Preparations for tomorrow’s match in Baku are underway with Unai Emery apparently changing the routine established under Arsene. The players will train tonight in the stadium instead of the last session being in London before travelling.
Whether that’s true or not I don’t know. I can’t say I ever paid that much attention to the subject before but I read it in the paper so it must be true.
Is there much to be gained from one training session in the stadium? It’s a general routine rather than match-specific, I should think. A limber up, limber down, knock a few balls about kind of thing. If it contributes to winning, all well and good. If it helps us perform consistently over 90 minutes, then I’d argue we should be doing the same for every game!
We won’t, of course. I don’t think the Premier League makes provision for such things anyway. It’s a bit far-sighted. Their only interest is in making money and keeping Manchester United successful, according to Scudamore. He must be having kittens this morning as a parade of devils with pitchforks being stabbed into their arses accompanied stories of ghost ships, maladministration, and just generally being rubbish, in the back pages.
And we’re told the standard of football is lower in the Europa League.
The crowds at the matches underline the dying nature of the group format. Rafts of empty seats are commonplace, so too matches being played behind closed doors, particularly in France.
I remember the surprise in the ’70/’80s when West Ham and Manchester United played behind closed doors and at Home Park respectively. The incidence of closed stadiums seems to be rising in a time when the hooligan problem is nothing compared to what it was. Not good news for the UEFA brand.
Leno Me When Times Are Tough
Back to the Arsenal news. Petr Cech is finding out the hard way that three months is the new three weeks. He’s “expected to return to full training in 3-4 weeks” but then again, so was Manuel Almunia. That didn’t end well, did it?
Not that I’m saying the Czech Cech is checking out, but Bernd Leno has four weeks to show why he was signed. In an attempt to sow the seeds of division among the ranks, Unai Emery prefers Cech and will return him to the first team as soon as he’s fit again. Or at least that’s the claim.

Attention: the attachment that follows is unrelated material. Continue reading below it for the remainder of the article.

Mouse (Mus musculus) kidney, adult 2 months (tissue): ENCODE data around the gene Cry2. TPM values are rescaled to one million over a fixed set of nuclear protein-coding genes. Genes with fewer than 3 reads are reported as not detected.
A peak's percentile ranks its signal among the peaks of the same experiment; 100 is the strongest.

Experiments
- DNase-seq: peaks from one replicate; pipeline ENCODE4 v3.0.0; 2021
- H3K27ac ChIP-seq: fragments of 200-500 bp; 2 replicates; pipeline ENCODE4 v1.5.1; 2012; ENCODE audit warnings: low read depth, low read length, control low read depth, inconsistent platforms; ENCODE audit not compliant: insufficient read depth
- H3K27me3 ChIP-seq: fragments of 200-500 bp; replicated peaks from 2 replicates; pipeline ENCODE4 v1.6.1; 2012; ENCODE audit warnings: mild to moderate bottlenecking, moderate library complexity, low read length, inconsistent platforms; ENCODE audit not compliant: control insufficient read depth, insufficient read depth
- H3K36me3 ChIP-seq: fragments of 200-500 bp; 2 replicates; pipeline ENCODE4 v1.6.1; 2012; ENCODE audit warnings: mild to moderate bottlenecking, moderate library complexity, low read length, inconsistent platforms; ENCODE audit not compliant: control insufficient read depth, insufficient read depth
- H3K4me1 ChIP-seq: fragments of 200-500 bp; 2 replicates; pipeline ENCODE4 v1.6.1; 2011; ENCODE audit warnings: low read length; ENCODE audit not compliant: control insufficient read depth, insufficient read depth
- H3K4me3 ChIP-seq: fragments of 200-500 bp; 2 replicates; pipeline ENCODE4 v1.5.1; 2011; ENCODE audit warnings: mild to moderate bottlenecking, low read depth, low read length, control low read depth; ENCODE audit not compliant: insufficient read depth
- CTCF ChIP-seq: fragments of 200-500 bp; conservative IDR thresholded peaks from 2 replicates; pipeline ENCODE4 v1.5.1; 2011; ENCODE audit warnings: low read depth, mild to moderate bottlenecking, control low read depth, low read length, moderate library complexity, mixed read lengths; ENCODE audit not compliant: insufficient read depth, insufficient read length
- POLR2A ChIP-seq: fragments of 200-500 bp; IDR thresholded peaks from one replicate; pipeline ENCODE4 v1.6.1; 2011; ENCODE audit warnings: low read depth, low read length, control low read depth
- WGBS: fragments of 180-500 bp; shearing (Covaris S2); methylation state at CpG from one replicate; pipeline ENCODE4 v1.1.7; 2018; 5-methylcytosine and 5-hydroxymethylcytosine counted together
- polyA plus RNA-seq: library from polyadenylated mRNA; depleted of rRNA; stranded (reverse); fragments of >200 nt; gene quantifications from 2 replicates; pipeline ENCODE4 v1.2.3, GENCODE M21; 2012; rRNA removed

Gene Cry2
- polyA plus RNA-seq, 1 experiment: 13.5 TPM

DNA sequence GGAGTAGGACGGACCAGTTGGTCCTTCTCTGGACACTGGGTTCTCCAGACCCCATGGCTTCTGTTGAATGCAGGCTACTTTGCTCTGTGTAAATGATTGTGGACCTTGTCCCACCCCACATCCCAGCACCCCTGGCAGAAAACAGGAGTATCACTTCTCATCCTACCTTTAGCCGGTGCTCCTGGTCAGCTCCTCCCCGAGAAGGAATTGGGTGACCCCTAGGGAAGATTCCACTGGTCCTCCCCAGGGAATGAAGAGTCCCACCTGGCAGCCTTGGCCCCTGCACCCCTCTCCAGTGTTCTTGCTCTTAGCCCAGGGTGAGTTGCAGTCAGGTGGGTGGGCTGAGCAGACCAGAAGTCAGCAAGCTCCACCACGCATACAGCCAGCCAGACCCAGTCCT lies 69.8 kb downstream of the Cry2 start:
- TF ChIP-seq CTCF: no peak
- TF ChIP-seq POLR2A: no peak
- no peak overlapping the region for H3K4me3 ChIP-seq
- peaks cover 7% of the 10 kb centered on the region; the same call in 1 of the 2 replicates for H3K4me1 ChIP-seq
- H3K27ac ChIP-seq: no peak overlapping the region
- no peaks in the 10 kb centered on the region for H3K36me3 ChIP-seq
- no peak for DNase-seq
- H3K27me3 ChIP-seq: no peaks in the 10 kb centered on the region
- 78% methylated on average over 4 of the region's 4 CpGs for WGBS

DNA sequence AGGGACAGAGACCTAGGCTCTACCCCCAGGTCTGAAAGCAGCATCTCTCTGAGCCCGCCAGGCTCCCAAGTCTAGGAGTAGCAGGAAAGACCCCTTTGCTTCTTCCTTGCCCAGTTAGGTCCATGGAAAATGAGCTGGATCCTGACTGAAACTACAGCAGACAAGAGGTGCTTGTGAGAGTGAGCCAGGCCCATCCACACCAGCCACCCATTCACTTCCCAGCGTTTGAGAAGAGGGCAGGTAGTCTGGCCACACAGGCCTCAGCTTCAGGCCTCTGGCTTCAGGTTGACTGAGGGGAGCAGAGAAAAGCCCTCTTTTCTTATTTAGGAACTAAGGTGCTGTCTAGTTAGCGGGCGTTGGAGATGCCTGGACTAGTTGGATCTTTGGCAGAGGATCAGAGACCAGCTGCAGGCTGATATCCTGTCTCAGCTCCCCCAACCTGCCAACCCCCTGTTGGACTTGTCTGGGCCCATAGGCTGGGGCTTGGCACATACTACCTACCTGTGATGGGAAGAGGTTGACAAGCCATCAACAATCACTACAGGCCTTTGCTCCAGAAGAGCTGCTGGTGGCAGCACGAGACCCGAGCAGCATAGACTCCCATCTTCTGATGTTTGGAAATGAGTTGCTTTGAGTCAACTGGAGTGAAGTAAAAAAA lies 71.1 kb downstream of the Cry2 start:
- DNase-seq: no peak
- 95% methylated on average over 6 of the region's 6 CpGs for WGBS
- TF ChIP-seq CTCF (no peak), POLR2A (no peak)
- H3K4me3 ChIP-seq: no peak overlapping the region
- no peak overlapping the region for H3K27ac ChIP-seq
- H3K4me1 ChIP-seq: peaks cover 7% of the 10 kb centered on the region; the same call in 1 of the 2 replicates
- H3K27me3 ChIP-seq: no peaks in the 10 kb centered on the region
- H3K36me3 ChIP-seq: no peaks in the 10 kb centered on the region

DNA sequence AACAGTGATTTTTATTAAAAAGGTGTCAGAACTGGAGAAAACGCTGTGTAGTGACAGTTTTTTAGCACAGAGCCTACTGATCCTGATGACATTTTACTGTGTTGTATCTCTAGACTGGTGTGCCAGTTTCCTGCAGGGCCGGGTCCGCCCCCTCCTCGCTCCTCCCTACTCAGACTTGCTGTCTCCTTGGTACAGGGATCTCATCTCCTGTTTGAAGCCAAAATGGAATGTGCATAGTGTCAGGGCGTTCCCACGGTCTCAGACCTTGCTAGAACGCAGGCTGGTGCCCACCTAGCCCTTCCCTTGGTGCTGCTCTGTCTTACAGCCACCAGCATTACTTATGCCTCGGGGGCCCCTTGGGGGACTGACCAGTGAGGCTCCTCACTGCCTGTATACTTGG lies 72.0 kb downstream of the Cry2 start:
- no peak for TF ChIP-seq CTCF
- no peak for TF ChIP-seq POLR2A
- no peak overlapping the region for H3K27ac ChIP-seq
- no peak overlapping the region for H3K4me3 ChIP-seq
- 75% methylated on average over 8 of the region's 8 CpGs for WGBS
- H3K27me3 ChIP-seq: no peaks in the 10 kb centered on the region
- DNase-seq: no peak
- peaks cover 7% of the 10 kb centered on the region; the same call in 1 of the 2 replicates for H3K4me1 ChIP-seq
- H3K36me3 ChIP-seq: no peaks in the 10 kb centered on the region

I sincerely doubt the journalist making the claim is that well-connected.
There’s a decision which must be made in a month. Two games, thanks to the international break; it’s not much time to claim that prize but it could be enough.
Unlikely though, unless Leno’s distribution becomes outstanding in that time. The Brentford game and forty-five minutes against Watford suggest he is on a par with Arsenal Cech. With age on his side and knowing there is genuine competition for places, Leno should improve.
Should is a powerful word though. We’ve seen promising goalkeepers – Manninger, Wright – come and go. Leno is more established with international caps to his name. His fee was such we expect him to deliver. Usurping Cech is one of those expectations. It has to happen otherwise questions will be asked of those who pushed Leno’s case.
Not the pleasant ones either. With the new management structure comes clear responsibility. I was going to say accountability but when you’re run through an obscure PO Box in Delaware, there’s none of that. There was none of that when we were run out of Highbury House but we’ve been run out of Highbury House, there’s even less.
Signings are no longer the responsibility of the manager and ol’ Diamond Eyes carries a reputation which he’s got to live up to. With restricted budgets for deals, scrutiny will be high.
Not that having a bucketload of money is any guarantee as those who have tridents being rammed into their arses at Old Trafford will attest. Tridents, that’s what they are, not pitchforks.
Whatever it is, seeing their discomfort brings a tear to the eye. Laughter really is the best medicine.